Ingersoll, Ont. CAMI workers will closely watch GM bargaining
INGERSOLL, ONT. -- With 'Big Three' pattern bargaining complete with Ford and Fiat-Chrysler, General Motors is the next target for Unifor.
Next week, negotiators from both sides will sit down in Toronto with the goal of signing a new agreement.
It’s expected Unifor will push for the same wage and benefit plans already secured with Ford and Fiat-Chrysler.
The union is also expected to seek investment in GM’s Canadian automotive facilities, similar to the $2 billion Ford commitment and the $1.5 billion Fiat-Chrysler has committed.
But GM bargaining, in Canada, will be different this time around.
For the first time, the now closed Oshawa Assembly plant will not be part of talks.
That leaves only the parts and metal stamping in Oshawa, along with the transmission plant in St. Catherines and the parts plant in Woodstock at the table.
Ingersoll Unifor Local 88 President Joe Graves, and CAMI Plant Chair Mike Van Boekel, will also be there, but their roles will be different.
The reason is that unlike the rest of GM Canada, unionized CAMI workers have one year left on their four-year contract.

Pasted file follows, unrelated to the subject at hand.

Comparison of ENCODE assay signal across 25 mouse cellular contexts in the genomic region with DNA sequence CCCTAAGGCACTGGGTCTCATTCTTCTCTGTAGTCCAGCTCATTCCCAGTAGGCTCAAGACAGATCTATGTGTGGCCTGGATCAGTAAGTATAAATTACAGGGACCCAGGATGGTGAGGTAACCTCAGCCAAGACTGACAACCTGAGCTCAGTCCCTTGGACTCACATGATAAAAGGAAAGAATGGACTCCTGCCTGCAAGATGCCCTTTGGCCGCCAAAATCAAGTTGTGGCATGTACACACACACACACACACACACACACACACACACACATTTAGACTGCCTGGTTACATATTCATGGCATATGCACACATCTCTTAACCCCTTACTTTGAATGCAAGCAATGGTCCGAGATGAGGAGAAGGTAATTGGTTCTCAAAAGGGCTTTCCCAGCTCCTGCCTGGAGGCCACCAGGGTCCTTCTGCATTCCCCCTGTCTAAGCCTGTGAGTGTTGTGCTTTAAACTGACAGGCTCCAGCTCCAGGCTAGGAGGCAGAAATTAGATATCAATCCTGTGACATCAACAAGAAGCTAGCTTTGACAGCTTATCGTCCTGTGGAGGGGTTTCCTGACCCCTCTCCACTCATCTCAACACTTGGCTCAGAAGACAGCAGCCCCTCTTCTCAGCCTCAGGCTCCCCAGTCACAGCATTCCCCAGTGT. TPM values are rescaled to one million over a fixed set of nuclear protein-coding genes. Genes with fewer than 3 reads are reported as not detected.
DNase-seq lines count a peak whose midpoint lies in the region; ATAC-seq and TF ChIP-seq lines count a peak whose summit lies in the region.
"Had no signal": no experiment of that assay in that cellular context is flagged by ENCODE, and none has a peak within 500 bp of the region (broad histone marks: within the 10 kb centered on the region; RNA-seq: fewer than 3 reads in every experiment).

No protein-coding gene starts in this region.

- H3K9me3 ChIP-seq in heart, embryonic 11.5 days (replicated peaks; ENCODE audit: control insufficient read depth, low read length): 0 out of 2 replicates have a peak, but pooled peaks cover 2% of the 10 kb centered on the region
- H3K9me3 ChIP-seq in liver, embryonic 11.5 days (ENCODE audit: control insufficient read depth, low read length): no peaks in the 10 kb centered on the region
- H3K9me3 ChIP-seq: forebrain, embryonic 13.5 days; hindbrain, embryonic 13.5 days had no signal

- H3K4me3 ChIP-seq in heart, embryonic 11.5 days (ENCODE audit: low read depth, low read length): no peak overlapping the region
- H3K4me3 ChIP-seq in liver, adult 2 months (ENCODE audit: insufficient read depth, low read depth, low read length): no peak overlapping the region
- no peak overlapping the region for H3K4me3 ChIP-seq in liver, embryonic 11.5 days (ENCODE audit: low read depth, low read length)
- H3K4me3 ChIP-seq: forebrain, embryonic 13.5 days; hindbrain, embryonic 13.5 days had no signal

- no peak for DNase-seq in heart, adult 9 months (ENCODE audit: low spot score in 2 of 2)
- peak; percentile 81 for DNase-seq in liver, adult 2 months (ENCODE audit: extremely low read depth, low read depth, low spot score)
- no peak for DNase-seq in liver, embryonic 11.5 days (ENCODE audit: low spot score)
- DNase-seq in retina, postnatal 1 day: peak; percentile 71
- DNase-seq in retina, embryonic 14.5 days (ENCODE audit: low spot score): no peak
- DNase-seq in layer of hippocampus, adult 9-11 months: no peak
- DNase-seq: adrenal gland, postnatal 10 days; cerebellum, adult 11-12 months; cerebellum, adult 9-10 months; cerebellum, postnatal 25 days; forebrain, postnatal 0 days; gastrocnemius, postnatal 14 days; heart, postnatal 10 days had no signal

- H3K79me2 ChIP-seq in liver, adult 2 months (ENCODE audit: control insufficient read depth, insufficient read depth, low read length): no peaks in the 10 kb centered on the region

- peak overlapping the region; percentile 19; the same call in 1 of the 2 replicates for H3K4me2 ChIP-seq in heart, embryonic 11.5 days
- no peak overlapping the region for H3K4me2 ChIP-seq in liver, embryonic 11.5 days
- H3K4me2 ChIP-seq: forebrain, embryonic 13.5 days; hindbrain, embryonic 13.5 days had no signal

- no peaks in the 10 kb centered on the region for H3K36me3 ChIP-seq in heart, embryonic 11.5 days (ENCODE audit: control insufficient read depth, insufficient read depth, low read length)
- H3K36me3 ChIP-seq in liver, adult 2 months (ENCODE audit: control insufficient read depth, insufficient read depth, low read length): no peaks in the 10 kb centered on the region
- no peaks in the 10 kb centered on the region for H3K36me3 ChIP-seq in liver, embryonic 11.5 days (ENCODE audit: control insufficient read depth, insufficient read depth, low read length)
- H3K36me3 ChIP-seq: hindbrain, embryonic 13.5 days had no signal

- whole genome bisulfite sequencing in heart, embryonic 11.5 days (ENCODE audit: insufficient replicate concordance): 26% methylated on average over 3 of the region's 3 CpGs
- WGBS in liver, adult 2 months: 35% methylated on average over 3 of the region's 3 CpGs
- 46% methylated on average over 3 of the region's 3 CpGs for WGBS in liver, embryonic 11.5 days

“So they don’t have, right now, in the master bargaining committee, an assembly plant like ours. We are part of the GM family, but not the master agreement,” Graves says.
In the past, Graves says, watching pattern bargaining take place for other plants has worked both for and against his membership.
“We benefited out of the big three pattern bargaining, in that we got all the wages and benefits they did.”
But in its 2017 negotiations CAMI was hit by a four-week strike.
It ended, soon after GM threatened to move more production of the Chevrolet Equinox to Mexico.
Unifor was able to secure jobs, but not significant investment.
But with Ford and Fiat-Chrysler agreeing to spend billions in Canada, Graves is hopeful CAMI will benefit in the near future.
“Our members are well deserved of some sort of product, when that comes, hopefully close to our contract time.”
Without question, COVID-19 continues to impact the auto industry. The workforce is smaller at CAMI, but until now, Graves says, retirements and shift modification have eased the pain.
Three shifts remain for the 2,000 unionized workers.
Graves adds he does not believe the coming talks will lead to another strike situation for his membership.